Large Scale Modelling of the Milky Way - An Application of New Goodness of Fit Techniques in Inverse Regression Models

Thursday, April 25, 2002 - 1:30pm - 2:30pm
Keller 3-180
Nicolai Bissantz (Georg-August-Universität zu Göttingen)
Joint work with Axel Munk.

Models of the large-scale Milky Way near-infrared luminosity distribution are of great interest in Astronomy because they trace the distribution of (luminous) mass. Thus they allow the derivation of the gravitational potential due to luminous mass, and subsequently of models of gas dynamics and stellar kinematics. We show that reconstruction of the luminosity distribution is a noisy ill-posed problem. In particular, recovering the spatial density of the Milky Way from the two-dimensional surface luminosity on the sky causes additional difficulties.

In our talk we first introduce the astrophysical background of the problem. Then we present a non-parametric model of the luminosity distribution derived by a penalized maximum likelihood approach. In the third part of our talk we introduce a new method which allows to decide whether a non-parametric model improves over given parametric models, which might be of interest by its own. This is applied to the reconstrution of the MW and we show that our non-parametric model is superior to parametric models. Moreover, our method can be modified to analyse the spiral structure of the Milky Way in the near-infrared.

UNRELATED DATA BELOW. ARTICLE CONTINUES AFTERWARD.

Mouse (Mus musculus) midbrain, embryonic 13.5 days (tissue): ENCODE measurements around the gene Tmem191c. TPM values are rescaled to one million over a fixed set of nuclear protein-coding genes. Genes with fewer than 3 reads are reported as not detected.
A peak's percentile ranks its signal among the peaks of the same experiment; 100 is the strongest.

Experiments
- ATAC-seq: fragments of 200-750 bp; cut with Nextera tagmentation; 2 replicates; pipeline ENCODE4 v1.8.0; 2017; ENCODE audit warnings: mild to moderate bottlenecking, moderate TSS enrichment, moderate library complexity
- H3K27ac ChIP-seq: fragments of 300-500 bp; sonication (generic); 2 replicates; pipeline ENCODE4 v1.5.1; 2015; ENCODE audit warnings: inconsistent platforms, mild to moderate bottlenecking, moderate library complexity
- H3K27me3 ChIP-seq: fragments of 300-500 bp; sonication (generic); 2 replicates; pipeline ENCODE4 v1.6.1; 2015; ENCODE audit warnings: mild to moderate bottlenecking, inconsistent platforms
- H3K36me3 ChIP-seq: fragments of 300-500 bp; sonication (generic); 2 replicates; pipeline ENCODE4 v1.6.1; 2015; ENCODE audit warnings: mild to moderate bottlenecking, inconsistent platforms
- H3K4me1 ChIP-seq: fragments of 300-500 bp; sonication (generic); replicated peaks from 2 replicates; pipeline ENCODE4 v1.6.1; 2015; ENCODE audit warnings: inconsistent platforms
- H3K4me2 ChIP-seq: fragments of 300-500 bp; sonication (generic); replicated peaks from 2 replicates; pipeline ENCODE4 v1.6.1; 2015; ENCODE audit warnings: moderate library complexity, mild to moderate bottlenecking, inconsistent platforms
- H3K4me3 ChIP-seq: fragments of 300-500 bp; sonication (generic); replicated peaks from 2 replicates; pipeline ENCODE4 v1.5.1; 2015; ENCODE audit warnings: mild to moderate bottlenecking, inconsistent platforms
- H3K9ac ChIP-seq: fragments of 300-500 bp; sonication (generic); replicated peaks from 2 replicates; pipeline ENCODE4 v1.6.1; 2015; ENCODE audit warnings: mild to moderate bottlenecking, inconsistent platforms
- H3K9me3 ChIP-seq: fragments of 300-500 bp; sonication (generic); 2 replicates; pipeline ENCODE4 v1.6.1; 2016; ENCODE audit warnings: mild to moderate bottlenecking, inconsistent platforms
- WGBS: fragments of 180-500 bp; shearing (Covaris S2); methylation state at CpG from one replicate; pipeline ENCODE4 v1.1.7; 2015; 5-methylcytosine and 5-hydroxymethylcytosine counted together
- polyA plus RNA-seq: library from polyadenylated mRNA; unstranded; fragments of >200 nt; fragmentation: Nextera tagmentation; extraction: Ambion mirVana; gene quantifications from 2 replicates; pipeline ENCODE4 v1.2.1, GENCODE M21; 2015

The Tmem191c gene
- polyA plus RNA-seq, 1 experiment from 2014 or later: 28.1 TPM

Our talk closes with a brief overview on gas dynamical models of the Milky Way based on our presented model of the luminosity distribution. We comment on the substantial implications of these dynamical models for cosmology.